If, for example, you lose your job, you could always find another. Once you accept the worst-case scenario and get thinking about contingency plans, you’ll feel calmer.

    4. Put a Lid on Your Worrying

    Sometimes we stress endlessly about negative experiences when just walking away from them would serve us far better.

    Advertising

    To make squashing that worry easier, try this strategy, straight from stock traders: it’s called the “stop-loss” order, where shares are bought at a certain price, and then their price development is observed. If things go badly and the share price hits a certain point, they are sold off immediately. This stops the loss from increasing further.

    In the same manner, you can put a stop-loss order on things that cause you stress and grief.

    5. Fake It ‘Til You Make It – Happiness, That Is

    We can’t directly influence how we feel, but we can nudge ourselves to change through how we think and act.

    If you’re feeling sad or low, slap a big grin on your face and whistle a chipper tune. You’ll find it impossible to be blue when acting cheerful. But you don’t necessarily need to act outwardly happy; you can simply think happier thoughts instead.

    Marcus Aurelius summed it up aptly:

    “Our life is what our thoughts make it.”

    6. Give for the Joy of Giving

    When we perform acts of kindness, we often do so with the expectation of gratitude. But harboring such expectations will probably leave you disappointed.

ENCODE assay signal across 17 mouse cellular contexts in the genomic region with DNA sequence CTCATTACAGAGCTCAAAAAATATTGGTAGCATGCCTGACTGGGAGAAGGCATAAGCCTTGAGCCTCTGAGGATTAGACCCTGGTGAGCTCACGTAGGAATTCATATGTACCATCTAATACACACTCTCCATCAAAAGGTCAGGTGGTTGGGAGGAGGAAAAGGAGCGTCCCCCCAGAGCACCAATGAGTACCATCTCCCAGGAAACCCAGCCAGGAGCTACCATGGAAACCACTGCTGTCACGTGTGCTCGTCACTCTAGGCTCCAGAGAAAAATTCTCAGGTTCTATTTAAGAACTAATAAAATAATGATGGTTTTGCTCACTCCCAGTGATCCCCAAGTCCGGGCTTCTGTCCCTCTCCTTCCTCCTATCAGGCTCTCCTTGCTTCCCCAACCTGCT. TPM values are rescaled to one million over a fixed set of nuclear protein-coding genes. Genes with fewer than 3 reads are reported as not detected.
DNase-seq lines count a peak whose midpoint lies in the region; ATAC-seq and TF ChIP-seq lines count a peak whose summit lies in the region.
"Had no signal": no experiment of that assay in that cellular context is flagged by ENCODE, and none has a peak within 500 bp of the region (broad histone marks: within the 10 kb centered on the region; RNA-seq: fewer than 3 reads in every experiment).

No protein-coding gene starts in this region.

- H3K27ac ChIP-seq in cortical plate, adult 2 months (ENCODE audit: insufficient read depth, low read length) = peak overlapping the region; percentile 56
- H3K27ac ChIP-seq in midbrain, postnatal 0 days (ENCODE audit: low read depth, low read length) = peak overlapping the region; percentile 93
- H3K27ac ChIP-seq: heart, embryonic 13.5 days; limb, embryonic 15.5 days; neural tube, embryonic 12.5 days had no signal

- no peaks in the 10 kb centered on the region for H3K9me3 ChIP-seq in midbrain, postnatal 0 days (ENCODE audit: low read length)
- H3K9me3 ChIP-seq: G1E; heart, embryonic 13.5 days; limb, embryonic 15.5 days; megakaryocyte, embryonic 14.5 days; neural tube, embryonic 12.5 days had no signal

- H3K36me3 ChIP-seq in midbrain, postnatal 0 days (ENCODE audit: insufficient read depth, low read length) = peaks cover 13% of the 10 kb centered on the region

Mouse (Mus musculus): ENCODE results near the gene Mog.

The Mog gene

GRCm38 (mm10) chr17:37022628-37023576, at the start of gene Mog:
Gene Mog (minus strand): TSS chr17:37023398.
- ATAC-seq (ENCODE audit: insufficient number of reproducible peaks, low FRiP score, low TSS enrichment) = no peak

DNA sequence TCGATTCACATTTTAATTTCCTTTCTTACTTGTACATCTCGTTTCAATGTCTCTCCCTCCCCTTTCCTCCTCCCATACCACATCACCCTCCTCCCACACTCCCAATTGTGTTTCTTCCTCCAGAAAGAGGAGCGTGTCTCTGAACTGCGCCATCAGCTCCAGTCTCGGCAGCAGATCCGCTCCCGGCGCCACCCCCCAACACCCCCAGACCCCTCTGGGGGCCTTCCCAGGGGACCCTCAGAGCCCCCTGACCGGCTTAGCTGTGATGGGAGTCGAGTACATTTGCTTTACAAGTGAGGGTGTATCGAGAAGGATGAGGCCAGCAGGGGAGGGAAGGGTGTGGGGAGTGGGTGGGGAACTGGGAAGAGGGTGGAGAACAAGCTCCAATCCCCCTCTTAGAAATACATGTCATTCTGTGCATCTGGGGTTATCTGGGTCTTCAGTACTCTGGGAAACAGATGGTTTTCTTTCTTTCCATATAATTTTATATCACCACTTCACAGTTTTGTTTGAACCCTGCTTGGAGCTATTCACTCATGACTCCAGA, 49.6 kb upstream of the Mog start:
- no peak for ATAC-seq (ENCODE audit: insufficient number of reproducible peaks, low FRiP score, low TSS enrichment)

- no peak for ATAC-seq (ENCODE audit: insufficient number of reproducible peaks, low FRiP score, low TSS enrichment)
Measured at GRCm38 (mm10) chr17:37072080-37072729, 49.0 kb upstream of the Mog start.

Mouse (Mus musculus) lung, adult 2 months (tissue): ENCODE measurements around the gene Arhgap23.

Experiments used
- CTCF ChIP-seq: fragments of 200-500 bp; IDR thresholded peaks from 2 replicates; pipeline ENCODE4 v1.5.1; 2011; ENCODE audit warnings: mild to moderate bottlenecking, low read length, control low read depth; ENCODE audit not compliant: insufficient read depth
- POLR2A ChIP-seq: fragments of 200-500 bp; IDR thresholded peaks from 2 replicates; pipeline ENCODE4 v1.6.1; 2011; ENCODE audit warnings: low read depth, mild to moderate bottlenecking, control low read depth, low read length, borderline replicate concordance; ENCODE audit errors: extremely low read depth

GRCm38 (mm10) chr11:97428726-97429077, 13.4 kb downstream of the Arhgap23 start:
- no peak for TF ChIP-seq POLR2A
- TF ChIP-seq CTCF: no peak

One person well aware of this fact was the lawyer Samuel Leibowitz. Over the course of his career, Leibowitz saved 78 people from going to the electric chair. Guess how many thanked him? None.

    So stop expecting gratitude when you’re kind to someone. Instead, take joy from the act yourself.

    7. Dump Envy – Enjoy Being Uniquely You

    Your genes are completely unique. Even if someone had the same parents as you, the likelihood of someone identical to you being born is just one in 300,000 billion.

    Despite this amazing fact, many of us long to be someone else, thinking the grass is greener on the other side of the fence. But living your life this way is pointless. Embrace your uniqueness and get comfortable with who you really are: How to Be True to Yourself and Live the Life You Want

    8. Haters Will Hate — It Just Means You’re Doing It Right

    When you’re criticized, it often means you’re accomplishing something noteworthy. In fact, let’s take it a step further and consider this: the more you’re criticized, the more influential and important a person you likely are.

    Advertising

    So the next time somebody talks you down, don’t let it get to you. Take it as a compliment!

    9. Chill Out! Learn to Rest Before You Get Tired

    Scientists agree that emotions are the most common cause of fatigue. And it works the other way around, too: fatigue produces more worries and negative emotions.

    It should be clear, therefore, that you’ve got to relax regularly before you feel tired. Otherwise, worries and fatigue will accumulate on top of each other.

    It’s impossible to worry when you are relaxed, and regular rest helps you maintain your ability to work effectively.

    10. Get Organized and Enjoy Your Work

    There are few greater sources of misery in life than having to work, day in, day out, in a job you despise. It would make sense then that you shouldn’t pick a job you hate, or even just dislike doing.

    But say you already have a job. How can you make it more enjoyable and worry-free? One way is to stay organized: a desk full of unanswered mails and memos is sure to breed worries.

    Advertising

    Better yet, rethink about the job you’re doing: What to Do When You Hate Your Job but Want a Successful Career

    More About Living a Fulfilling Life

    Featured photo credit: Tyler Nix via unsplash.com

    Read Next